Southern Gardening: Vitex offers rare true-blue blooms in state landscapes

April 21, 2018 9:57:54 PM



One of my true favorites for the early summer season is coming soon to our Mississippi landscapes. Starting mid-May through June, this plant will have some of the few, almost true-blue flowers in the plant world. So what is this plant? 


The common name is chaste tree or vitex, and it was named a Mississippi Medallion winner in 2002. The bloom period begins around Memorial Day on the Gulf Coast and soon afterwards in north Mississippi. The main flowering period lasts up to six weeks. 


The flowers are composed of many clusters of small, individual flowers grouped together on a long inflorescence, or flower cluster. In some varieties, this inflorescence can be up to 18 inches long. The color varies from lavender to lilac and pale violet. It can even be a brilliant, nearly fluorescent blue. 


During the initial flush, the show of flowers may resemble a hazy blue or purplish cloud. On days when there is just the gentlest breeze, you can enjoy the blooms' delicate, slightly floral scent. 


We have a couple of different vitex plantings at the Mississippi State University Coastal Research and Extension Center in Biloxi. One is out by the main road, and passersby often stop or call to ask about the plants. The other is right outside my office window. 


The straight species Vitex is a great summer plant for us, but be on the lookout for the improved Shoal Creek selection. The vigorous spring/summer flush of flower spikes are some of the largest, and they are a more intense and deeper blue than the regular species. 


In 2011, Shoal Creek vitex was named a Louisiana Super Plant. The adventurous and persistent gardener can find pink and white varieties.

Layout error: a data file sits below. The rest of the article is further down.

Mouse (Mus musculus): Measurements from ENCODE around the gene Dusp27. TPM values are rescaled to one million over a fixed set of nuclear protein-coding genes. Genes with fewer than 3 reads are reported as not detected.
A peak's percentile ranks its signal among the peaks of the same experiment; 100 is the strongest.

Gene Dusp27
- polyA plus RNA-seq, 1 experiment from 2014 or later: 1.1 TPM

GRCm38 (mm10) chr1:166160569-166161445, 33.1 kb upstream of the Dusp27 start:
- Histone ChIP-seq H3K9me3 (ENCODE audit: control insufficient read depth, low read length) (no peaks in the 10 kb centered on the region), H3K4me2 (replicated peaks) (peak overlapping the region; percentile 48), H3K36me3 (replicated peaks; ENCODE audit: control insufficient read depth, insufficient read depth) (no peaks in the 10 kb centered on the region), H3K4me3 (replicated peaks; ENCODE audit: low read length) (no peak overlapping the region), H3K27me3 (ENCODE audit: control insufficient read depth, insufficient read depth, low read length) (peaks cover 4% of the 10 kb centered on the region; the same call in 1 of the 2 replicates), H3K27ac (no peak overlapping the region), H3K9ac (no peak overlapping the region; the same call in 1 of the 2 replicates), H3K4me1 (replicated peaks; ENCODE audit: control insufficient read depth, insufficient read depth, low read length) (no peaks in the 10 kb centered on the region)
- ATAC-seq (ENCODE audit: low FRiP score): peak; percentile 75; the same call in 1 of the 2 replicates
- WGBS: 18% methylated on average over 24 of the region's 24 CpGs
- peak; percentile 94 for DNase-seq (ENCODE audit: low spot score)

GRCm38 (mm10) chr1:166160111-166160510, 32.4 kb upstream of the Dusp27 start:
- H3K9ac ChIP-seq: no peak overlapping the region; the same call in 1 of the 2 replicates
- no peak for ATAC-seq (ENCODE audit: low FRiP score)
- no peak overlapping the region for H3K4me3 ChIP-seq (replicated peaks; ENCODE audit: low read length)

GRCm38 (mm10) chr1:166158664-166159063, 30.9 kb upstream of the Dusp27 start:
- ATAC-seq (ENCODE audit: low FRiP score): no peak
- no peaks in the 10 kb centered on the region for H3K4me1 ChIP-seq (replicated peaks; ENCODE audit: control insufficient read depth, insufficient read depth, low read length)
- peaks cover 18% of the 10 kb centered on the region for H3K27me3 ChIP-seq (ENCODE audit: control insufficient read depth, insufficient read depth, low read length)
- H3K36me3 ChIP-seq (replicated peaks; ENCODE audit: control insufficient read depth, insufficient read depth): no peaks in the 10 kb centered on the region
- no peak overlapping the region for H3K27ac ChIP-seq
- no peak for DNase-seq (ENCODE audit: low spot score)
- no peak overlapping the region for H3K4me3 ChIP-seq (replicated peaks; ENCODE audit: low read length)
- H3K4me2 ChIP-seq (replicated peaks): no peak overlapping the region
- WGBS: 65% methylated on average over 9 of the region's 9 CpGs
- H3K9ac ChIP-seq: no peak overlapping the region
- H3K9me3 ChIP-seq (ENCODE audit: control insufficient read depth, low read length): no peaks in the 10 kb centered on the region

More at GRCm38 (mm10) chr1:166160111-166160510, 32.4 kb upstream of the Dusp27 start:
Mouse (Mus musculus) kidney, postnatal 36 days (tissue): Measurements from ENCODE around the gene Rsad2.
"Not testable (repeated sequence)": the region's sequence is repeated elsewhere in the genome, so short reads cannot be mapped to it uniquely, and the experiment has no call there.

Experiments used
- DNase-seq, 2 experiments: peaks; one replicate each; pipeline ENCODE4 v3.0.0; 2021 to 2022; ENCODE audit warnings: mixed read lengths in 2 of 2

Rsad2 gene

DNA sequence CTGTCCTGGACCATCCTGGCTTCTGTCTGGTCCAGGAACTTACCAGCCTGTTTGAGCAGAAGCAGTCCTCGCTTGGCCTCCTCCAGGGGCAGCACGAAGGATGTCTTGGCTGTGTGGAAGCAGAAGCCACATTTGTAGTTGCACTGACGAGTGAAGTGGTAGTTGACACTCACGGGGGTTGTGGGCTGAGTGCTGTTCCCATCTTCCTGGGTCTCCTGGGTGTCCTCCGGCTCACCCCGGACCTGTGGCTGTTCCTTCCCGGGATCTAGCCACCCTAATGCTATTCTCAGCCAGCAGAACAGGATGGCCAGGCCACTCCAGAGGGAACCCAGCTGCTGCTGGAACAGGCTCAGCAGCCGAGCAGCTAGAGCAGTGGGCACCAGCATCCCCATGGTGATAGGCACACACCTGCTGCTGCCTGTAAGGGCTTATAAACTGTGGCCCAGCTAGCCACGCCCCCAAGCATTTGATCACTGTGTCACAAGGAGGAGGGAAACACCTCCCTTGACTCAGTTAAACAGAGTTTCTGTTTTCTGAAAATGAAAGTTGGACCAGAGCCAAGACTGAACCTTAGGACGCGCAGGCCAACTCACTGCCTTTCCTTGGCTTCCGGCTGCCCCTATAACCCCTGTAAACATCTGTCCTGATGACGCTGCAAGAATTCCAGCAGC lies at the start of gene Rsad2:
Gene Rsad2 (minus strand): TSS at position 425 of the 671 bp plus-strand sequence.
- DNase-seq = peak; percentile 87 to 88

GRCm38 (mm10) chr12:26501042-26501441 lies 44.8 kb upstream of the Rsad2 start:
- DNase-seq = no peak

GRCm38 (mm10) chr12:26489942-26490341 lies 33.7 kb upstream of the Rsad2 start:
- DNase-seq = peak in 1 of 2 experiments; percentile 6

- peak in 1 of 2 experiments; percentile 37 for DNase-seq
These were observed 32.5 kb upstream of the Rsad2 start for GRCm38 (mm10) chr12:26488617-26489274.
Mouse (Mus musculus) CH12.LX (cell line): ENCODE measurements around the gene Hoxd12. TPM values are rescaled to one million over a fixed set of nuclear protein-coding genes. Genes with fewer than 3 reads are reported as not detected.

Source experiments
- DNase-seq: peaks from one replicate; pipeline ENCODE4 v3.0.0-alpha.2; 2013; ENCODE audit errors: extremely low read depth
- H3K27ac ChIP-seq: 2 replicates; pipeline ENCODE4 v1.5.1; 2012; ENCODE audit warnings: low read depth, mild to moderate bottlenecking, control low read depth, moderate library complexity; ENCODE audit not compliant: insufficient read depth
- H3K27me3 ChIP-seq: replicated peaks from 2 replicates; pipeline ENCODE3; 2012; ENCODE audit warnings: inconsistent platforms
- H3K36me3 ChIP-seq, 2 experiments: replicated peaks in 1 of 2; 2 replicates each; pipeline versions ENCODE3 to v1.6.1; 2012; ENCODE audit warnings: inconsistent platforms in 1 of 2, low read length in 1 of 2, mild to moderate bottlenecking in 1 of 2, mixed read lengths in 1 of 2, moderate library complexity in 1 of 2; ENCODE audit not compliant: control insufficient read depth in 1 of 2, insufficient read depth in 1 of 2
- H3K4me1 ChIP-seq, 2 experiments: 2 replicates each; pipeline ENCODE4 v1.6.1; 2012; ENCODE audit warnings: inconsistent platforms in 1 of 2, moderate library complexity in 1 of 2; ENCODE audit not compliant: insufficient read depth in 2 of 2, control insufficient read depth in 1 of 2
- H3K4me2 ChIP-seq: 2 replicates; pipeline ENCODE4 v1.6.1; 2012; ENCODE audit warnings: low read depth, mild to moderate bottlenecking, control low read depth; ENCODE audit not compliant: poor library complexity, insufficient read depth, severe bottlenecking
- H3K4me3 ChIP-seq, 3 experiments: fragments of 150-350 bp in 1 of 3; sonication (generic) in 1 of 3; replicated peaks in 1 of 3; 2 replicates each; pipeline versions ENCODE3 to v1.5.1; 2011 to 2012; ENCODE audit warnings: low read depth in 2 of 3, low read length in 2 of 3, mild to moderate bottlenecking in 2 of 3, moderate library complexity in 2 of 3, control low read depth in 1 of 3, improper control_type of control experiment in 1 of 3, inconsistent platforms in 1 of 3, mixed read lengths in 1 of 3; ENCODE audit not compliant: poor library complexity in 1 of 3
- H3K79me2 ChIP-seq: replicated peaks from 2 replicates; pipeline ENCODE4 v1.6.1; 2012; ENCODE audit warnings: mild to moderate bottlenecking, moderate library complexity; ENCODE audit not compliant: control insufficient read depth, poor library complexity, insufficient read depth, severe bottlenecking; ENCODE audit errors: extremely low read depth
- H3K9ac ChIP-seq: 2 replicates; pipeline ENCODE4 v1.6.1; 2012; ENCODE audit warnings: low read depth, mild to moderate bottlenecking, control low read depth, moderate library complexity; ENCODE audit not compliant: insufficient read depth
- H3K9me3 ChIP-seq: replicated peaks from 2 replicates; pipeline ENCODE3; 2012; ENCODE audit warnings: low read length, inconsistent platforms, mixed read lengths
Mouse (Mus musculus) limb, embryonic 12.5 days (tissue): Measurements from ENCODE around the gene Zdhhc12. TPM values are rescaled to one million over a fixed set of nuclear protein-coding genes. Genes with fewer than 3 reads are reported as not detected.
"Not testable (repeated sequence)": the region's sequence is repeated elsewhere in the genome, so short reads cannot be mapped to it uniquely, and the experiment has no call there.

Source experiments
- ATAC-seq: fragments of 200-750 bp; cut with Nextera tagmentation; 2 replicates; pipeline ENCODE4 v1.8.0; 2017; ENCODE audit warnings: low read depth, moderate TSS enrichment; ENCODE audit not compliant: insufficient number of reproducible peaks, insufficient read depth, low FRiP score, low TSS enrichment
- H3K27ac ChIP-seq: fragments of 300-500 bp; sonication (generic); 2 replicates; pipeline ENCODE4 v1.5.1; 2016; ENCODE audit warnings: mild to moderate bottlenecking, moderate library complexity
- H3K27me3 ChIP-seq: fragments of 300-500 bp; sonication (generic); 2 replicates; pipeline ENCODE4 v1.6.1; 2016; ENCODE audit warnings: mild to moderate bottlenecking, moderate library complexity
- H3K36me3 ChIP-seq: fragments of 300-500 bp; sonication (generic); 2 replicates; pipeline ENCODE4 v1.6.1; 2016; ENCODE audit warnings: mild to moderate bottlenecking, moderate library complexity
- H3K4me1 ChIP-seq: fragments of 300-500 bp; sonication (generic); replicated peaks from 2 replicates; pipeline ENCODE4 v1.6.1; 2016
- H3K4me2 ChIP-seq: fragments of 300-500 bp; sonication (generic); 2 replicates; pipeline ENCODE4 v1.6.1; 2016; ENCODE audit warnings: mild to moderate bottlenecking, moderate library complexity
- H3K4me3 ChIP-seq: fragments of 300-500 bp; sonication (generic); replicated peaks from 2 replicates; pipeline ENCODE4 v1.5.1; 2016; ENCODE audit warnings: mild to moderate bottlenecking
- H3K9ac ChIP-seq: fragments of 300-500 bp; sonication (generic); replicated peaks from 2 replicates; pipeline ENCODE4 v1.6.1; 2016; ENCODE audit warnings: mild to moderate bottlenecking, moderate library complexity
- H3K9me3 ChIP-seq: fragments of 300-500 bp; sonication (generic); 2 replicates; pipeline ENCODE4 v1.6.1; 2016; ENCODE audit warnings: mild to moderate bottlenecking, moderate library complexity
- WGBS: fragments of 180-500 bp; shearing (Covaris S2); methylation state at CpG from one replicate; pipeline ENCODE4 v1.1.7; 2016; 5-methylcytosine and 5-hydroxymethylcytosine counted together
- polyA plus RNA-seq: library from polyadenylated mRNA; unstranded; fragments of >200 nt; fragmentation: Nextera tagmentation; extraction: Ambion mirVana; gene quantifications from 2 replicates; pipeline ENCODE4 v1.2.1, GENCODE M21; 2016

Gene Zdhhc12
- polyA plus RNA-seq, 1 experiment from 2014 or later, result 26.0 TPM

The sweet, aromatic foliage is arranged on square stems in clusters of palmate leaves. The foliage is dark gray-green on top and bluish gray underneath. When mature, the leaves have slightly fuzzy bottoms. 


Vitex thrives in our hot and humid weather extremely well, which makes this an outstanding small tree for our Mississippi landscapes. It is also a good plant for the periods of drought we have each summer. 


While vitex can be grown as a single-trunked tree, I think it is more attractive in the landscape when grown as a multitrunk specimen. Vitex tolerates a wide range of pruning styles and can be easily maintained as an 8- to 10-foot tree. Pruning actually promotes compact branching, resulting in a thicker, bushier plant. 


Since vitex flowers on new wood, which is the current season's growth, pruning actually encourages and enhances flowering. I prefer to keep chaste tree as a small- to medium-sized shrub, and I suggest you prune it as you would your butterfly bush. Prune back to 12 to 18 inches in the early spring just as new growth is starting. 


Plant vitex in partial shade to full sun for best flowering performance. These plants tolerate a wide variety of soil conditions and textures, but make sure the planting bed has well-drained soil. 


Gary Bachman is an Extension and research professor of horticulture at the Mississippi State University Coastal Research and Extension Center in Biloxi and hosts Southern Gardening television and radio programs. Contact him at [email protected]